Highlights of David Rivkin on the annual review of the Supreme Court and health care law

Appellate and international attorney David Rivkin joins a panel at the Cato Institute’s annual publication of its review of the Supreme Court and its Constitution Day celebration in Washington D.C.

The following highlight’s David Rivkin and his remarks on the 2011 Supreme Court term review and health care law to the panel and audience members.

 

David Rivkin on the Supreme Court 2011 term review: Health care law

Appellate and international attorney David Rivkin joins a panel at the Cato Institute’s annual publication of its review of the Supreme Court and its Constitution Day celebration in Washington D.C.

The following segment highlight’s David Rivkin and his remarks on the 2011 Supreme Court term review and health care law.

 

Plenty of debates, not much about states

Democrats regard federalism as quaint, Republicans at least pay lip service to it

By David B. Rivkin Jr. and Elizabeth Price Foley

In the presidential debates, Barack Obama and Mitt Romney ranged across dozens of topics, but an important one didn’t come up: federalism. And no wonder.

The idea that the Constitution grants only limited and enumerated powers and leaves the remainder to the states is foreign to those who believe that the national government should or even could address voters’ every concern. But contrary to the view widely shared by the political class, Washington—in particular, Congress—does not have the power to pass any law it wants in the name of the “general welfare.”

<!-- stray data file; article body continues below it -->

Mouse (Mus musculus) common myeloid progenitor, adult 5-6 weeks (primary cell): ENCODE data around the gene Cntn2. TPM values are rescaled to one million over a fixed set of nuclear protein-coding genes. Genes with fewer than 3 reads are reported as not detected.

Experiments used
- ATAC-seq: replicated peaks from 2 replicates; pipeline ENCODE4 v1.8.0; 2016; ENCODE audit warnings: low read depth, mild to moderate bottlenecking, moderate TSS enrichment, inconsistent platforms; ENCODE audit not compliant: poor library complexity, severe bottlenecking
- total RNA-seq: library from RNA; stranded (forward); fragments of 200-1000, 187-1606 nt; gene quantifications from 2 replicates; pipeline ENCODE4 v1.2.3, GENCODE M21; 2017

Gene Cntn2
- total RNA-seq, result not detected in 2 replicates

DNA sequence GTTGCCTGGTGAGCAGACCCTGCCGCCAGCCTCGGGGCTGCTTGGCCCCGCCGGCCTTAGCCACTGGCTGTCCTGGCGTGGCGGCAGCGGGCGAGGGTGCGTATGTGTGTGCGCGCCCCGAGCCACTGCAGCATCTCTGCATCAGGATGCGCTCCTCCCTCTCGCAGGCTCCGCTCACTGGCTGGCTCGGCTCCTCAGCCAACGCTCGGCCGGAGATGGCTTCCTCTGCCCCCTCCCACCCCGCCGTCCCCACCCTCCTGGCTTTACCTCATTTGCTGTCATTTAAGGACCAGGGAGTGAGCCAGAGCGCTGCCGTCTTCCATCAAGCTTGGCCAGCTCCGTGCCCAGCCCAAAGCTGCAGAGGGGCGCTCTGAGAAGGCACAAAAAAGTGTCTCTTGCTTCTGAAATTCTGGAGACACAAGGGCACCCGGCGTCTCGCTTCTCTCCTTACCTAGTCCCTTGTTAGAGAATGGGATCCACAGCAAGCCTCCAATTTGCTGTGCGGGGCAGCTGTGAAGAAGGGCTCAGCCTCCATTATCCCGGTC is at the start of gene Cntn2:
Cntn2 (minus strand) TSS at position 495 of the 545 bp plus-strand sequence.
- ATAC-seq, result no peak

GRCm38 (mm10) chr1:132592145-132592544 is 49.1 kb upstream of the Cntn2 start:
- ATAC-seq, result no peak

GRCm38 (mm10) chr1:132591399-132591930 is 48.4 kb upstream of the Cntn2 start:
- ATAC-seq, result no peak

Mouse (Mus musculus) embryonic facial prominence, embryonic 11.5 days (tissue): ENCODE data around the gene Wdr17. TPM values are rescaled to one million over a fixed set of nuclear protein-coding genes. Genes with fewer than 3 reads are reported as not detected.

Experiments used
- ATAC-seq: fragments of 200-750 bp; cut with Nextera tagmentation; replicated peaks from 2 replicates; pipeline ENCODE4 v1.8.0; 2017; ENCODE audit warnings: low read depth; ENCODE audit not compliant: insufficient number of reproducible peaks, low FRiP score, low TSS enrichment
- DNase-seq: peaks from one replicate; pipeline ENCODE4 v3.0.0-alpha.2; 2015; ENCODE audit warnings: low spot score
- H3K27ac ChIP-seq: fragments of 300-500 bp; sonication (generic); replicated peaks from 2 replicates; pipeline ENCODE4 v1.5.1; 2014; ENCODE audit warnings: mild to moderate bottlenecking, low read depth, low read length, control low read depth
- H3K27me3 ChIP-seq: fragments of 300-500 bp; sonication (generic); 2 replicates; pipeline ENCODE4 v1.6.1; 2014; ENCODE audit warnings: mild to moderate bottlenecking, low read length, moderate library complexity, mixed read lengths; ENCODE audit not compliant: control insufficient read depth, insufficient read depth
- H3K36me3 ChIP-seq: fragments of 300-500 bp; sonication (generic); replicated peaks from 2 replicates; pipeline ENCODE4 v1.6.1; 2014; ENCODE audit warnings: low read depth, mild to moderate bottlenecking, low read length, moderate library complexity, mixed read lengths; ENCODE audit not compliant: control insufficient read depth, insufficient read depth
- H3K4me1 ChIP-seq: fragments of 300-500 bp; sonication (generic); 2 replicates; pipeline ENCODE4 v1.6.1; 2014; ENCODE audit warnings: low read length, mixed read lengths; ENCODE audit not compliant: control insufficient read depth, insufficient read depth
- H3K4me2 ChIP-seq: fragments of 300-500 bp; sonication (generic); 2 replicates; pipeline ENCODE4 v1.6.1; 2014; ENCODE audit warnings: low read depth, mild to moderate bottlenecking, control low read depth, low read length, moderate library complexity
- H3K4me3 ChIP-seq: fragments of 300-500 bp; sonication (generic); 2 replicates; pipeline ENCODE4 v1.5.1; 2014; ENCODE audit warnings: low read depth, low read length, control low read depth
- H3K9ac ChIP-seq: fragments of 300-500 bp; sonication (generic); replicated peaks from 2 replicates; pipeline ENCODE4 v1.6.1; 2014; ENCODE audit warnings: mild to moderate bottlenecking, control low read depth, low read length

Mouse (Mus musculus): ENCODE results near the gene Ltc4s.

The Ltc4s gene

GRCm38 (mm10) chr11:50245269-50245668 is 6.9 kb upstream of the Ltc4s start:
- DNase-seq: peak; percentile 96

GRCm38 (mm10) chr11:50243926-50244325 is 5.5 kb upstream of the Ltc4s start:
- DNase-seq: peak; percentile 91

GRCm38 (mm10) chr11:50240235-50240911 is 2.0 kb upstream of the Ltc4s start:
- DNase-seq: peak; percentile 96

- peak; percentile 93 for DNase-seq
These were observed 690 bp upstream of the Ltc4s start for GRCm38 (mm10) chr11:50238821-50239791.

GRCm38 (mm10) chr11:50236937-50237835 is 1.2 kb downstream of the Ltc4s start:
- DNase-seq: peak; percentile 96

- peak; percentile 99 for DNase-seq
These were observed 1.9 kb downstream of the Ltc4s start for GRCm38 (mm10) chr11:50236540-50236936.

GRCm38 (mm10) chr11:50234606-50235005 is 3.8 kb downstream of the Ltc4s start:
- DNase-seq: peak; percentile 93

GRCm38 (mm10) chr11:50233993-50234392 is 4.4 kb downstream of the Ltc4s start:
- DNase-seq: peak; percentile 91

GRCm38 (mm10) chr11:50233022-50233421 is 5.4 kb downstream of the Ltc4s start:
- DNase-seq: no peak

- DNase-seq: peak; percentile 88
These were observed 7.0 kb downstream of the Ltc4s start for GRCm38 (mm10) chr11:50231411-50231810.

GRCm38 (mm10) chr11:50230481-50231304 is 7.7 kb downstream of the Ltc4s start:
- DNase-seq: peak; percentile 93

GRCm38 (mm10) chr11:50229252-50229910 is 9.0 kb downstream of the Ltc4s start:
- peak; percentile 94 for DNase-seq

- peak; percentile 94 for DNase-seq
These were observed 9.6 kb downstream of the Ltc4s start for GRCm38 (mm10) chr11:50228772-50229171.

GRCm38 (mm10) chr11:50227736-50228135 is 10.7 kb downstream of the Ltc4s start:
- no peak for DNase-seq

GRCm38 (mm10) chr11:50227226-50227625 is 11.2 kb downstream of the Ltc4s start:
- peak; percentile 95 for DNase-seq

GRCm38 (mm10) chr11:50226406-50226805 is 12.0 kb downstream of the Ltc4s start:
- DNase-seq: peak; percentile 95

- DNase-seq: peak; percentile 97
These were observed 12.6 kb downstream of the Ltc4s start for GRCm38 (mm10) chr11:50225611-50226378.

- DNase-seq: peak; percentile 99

Politicians should take heed. Voters are increasingly focused on the proper role of government in society: Witness the rise of the tea party and unease over the massive debt caused by entitlements and other government handouts. The continuing loud objection to ObamaCare’s takeover of health care shows that voters want to preserve the Constitution’s architecture of limited federal power.

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David Rivkin on Chief Justice Roberts’ key role in ObamaCare ruling

PBS NewsHour’s Jeffrey Brown talked to Laurence Tribe, a professor at Harvard Law School who had Chief Justice John Roberts and President Obama as students, and David Rivkin, who represented the states that challenged the health care law, about what the Supreme Court’s landmark health care ruling meant and its broader impacts. The following segment highlights David Rivkin’s interview and remarks.

 

David Rivkin on the SCOTUS ruling on ObamaCare

Constitutional attorney David Rivkin joins Tom Goldstein and Jonathan Turley on CNN’s Piers Morgan Tonight with Piers Morgan on the SCOTUS ruling on ObamaCare.

“This is not a victory for the Obama Administration.” – David Rivkin

 

ObamaCare ruling 2012: Who’s laughing now?

“Congress has crossed a fundamental constitutional line.”

United States Supreme CourtAs the nation awaits one of the most important Supreme Court decisions of our time, efforts to sway the decision toward upholding ObamaCare are not in short supply. Some have the thin veneer of news articles; others carry the weight of admonition by the President himself. One can only conclude that such efforts are based on a sober assessment that overturning at least one linchpin of the law is a very real possibility.

The editors of this newsletter recall vividly how the efforts of Messers Rivkin and Casey to call attention to the unconstitutionality of the 2010 healthcare law were met with derision by professors, legislators, and, unsurprisingly, reporters and news “analysts.” The hearty laughs and chuckles have long since ceased.

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